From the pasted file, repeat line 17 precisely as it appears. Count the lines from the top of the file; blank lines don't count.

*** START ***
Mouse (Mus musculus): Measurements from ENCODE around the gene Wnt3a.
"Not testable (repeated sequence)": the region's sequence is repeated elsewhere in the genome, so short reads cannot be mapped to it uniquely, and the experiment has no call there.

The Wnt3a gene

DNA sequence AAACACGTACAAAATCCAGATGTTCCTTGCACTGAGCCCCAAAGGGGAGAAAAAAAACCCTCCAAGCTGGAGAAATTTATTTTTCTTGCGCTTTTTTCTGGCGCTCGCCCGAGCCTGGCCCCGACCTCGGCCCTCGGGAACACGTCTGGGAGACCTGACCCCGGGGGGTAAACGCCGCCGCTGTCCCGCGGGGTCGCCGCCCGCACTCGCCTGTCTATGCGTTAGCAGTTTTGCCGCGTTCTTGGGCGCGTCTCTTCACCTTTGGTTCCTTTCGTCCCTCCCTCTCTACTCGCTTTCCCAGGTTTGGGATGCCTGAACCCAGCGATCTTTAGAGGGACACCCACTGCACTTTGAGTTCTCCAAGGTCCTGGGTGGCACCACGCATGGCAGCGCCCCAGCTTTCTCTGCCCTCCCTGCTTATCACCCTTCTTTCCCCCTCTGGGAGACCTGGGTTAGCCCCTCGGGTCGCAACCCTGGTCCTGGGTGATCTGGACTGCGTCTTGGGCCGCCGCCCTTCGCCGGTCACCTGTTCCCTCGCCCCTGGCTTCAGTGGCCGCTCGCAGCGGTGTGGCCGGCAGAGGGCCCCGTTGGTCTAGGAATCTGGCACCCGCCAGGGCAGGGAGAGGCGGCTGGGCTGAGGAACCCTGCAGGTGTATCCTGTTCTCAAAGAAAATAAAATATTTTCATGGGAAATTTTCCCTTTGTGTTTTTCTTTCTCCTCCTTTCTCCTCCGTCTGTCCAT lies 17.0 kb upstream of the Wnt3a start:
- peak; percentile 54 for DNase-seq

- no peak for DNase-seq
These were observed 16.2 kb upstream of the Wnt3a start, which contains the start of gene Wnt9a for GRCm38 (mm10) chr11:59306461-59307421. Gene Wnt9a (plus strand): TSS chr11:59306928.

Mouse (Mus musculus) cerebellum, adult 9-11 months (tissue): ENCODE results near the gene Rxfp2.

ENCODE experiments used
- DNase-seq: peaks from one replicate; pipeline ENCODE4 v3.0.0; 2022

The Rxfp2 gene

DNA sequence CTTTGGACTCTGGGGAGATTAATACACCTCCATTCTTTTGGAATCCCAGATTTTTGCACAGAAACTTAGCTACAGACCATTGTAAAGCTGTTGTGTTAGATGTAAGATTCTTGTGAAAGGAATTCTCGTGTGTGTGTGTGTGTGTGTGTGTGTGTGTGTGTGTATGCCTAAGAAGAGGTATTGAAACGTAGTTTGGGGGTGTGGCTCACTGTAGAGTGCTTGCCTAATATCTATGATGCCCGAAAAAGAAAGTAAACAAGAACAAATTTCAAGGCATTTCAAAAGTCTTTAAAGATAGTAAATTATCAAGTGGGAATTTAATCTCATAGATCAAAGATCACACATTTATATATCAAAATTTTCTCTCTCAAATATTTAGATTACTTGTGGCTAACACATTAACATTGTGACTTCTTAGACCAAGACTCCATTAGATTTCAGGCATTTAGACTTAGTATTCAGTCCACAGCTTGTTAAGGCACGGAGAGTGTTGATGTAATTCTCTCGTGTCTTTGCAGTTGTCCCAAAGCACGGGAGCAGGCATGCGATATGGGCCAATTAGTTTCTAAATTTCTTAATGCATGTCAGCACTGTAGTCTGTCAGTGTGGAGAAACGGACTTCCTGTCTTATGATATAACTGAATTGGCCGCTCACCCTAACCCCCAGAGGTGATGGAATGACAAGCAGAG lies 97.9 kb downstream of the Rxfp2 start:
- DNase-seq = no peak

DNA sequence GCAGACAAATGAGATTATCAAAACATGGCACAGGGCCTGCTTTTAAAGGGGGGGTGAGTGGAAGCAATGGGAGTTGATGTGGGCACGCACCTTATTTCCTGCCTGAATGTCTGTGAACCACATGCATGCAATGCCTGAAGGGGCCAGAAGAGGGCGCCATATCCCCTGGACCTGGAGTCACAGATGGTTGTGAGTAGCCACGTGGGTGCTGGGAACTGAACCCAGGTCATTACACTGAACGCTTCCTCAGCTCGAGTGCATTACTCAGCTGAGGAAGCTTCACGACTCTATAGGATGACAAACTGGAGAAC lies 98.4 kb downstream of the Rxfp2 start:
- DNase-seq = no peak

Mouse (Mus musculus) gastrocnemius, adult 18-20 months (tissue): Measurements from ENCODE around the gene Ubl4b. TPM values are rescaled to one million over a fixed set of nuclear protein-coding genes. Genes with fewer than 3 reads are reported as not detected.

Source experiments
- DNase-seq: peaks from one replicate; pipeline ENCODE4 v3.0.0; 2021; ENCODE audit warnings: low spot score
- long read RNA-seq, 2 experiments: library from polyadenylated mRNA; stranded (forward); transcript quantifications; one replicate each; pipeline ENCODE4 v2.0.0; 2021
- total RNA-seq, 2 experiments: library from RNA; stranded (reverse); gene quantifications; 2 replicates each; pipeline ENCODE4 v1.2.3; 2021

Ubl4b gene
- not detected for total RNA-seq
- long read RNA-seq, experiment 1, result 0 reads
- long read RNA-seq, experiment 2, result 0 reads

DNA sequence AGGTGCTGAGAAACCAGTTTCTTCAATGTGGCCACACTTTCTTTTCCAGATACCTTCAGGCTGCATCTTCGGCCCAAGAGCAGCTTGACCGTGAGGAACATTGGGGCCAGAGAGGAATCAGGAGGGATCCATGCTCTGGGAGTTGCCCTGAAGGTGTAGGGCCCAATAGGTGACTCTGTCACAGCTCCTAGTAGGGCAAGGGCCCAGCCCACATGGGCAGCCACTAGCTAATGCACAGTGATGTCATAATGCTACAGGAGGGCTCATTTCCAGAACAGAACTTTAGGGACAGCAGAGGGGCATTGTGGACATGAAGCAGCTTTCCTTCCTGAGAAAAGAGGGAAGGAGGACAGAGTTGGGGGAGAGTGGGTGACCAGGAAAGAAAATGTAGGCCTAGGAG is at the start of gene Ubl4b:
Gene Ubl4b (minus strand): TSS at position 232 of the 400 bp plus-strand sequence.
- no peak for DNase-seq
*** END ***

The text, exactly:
Source experiments